Searchline. Let us do the hunting whatever expert you need. Please call our free SearchLine today on 0161 834 0017

News Detail back to listing

The Interface between Psychology and Law: Continuous Improvement in Claimant, Lawyer and Expert’s Experience.
  • May 10, 2017
  • Latest News

Koch HCH, Palmer H & Reay K.

The field of ‘psychology and law’ is now recognised as an important area of practical study aiming to understand and enhance justice in criminal, civil and family contexts (1). Psychologists and lawyers use interchangeable terms such as ‘legal psychology’, ‘therapeutic jurisprudence’, ‘psychological jurisprudence’ when debating how psychology impinges on law, in practice, research and/or educational ways. Every area of psychology (e.g. developmental, social, clinical, cognitive) is relevant to some aspect of law (2). This possible application emerged in the early years of the twentieth century with Sigmund Freud’s clinical work, and Musterberg’s experimental /court room work. In 1969, the American Psychology-Law Society (AP-LS) was started followed by a number of journals addressing legal psychology (e.g. Law and Human Behaviour; International Journal of Law and Psychiatry). The relationship between the two disciplines has expanded and deepened over the past 40 years with considerable optimism on both sides.
Both professions, Psychology and Law, aim at ‘uncertainty avoidance’ in their respective searches for truth and justice. Uncertainty is intrinsic to the scientific and legal processes. Over time uncertainty is reduced, and conclusions revised by additional, new or contrary data. Law is important and shapes our lives from ‘womb to tomb’. Many issues confronted by the legal system are inescapably psychological.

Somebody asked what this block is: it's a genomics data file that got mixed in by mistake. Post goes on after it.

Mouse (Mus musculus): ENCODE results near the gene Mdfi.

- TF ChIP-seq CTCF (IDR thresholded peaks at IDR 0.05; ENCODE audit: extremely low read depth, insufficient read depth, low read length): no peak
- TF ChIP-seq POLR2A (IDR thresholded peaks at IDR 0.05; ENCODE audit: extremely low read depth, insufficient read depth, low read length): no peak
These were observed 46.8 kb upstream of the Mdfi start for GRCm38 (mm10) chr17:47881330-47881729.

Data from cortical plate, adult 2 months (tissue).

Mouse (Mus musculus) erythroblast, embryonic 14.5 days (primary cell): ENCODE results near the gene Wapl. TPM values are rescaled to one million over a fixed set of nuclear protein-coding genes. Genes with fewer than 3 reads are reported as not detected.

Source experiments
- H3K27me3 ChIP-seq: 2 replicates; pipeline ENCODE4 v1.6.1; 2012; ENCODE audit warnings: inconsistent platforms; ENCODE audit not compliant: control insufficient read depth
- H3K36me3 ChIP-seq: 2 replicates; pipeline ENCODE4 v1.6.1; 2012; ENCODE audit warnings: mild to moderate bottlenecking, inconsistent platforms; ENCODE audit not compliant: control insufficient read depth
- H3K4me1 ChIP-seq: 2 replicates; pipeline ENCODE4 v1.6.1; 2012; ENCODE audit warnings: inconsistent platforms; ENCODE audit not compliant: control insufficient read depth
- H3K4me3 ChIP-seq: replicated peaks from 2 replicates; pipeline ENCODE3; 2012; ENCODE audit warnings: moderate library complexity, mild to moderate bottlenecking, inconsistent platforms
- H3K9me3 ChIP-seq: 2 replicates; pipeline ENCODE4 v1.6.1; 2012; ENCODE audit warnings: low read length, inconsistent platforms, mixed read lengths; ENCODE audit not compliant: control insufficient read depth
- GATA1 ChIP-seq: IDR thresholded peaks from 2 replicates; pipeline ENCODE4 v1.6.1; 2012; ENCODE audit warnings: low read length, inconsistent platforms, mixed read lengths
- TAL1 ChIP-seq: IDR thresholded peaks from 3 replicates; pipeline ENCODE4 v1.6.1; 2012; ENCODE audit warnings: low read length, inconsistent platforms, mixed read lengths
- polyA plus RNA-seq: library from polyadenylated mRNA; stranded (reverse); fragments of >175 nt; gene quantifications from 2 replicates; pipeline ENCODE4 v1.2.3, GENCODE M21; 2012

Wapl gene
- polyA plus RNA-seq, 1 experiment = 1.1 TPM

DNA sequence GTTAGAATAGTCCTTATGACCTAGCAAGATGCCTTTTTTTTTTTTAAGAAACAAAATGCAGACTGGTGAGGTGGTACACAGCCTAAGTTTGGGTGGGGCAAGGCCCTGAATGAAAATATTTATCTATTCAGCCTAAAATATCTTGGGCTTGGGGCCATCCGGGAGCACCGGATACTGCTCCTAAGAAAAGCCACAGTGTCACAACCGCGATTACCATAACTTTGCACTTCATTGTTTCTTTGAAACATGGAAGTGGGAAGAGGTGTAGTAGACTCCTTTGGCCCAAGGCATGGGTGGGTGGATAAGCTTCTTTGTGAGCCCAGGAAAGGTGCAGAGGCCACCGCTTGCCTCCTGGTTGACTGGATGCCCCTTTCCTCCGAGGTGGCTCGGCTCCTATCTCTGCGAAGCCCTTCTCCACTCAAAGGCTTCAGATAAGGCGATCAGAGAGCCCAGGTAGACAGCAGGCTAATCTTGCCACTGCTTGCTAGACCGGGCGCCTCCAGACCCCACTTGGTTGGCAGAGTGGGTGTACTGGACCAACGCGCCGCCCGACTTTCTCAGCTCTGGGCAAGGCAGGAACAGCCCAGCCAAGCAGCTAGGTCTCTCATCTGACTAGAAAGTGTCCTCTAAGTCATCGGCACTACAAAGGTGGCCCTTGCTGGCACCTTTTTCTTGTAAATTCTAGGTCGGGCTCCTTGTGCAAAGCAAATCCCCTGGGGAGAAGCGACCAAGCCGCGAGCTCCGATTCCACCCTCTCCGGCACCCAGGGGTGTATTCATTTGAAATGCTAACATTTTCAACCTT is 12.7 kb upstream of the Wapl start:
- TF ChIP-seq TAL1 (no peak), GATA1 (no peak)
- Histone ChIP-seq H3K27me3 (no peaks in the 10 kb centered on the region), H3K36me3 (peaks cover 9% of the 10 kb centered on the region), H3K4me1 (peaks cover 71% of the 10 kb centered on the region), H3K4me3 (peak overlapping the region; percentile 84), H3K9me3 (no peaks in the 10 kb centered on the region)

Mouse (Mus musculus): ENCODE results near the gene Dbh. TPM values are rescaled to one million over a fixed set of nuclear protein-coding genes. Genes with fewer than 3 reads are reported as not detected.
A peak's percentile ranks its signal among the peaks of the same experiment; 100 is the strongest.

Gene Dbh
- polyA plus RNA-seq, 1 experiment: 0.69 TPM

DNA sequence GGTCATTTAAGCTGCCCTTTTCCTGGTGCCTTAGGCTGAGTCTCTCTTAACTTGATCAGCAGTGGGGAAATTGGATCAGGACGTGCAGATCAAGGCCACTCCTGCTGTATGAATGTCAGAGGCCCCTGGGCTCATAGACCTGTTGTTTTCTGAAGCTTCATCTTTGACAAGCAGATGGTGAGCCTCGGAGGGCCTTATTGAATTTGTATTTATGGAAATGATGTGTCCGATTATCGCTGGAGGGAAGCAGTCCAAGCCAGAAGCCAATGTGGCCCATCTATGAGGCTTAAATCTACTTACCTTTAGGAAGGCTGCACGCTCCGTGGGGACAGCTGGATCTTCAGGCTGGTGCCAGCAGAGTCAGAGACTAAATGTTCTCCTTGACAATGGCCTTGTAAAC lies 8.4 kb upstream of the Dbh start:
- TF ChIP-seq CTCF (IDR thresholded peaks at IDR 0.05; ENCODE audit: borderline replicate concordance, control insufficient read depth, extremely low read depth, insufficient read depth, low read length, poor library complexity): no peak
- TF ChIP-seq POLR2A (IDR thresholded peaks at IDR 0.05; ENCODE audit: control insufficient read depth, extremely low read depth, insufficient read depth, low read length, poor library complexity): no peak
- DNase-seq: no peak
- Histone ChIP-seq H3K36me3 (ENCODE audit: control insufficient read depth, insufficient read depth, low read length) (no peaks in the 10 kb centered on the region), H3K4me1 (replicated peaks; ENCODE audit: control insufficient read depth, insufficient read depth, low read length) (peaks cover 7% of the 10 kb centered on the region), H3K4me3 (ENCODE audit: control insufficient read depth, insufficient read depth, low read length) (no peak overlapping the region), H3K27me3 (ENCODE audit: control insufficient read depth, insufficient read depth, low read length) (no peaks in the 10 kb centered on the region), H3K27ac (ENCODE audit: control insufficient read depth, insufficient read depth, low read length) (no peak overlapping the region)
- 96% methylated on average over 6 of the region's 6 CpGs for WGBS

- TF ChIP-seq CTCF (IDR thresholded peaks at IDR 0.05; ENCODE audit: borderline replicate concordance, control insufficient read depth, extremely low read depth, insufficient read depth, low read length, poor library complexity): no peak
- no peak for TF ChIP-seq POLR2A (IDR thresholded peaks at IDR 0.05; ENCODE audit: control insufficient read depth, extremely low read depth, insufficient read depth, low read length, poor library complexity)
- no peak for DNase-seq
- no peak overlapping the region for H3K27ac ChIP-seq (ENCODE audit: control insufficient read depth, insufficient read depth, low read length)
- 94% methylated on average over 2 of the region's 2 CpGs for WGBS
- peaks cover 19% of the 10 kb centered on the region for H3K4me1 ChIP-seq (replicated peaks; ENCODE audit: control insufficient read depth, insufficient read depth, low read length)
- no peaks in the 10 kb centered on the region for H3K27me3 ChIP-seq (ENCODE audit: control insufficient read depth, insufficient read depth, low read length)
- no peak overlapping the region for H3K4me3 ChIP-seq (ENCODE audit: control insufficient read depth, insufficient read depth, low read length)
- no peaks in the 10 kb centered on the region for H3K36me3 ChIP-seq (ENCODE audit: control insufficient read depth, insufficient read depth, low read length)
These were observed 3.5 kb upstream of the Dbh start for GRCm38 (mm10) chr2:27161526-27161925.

Contemporary 21st Century Therapeutic Jurisprudence
Therapeutic Jurisprudence (TJ) developed by law professors, Wexler and Winick, in the US in the 1980’s is based on the practical premise that findings from the behavioural sciences, predominantly psychology, can inform and improve how litigation is carried out. Practical examples have predominantly emerged from the context of criminal justice e.g. problem solving courts, drug treatment courts, eye witness testimony (3). More recently, professionals working in the civil justice system in Europe (4,5) have addressed how psychology and law can constructively interact. The UK/Sweden collaboration (4) has illustrated the relevance of many psychological processes: -
• Individual, idiographic approaches to claimant functioning and behaviour
• Systems or organisational approaches to how the civil courts operate
• Ways to enhance claimant responsiveness and satisfaction
• Process improvement in expert skills and expert-other interaction
• Total Quality Management in law firms, the courts and medico-legal agencies
• Dispute/conflict resolution via the innovative Joint Statement process.

To read the full article please click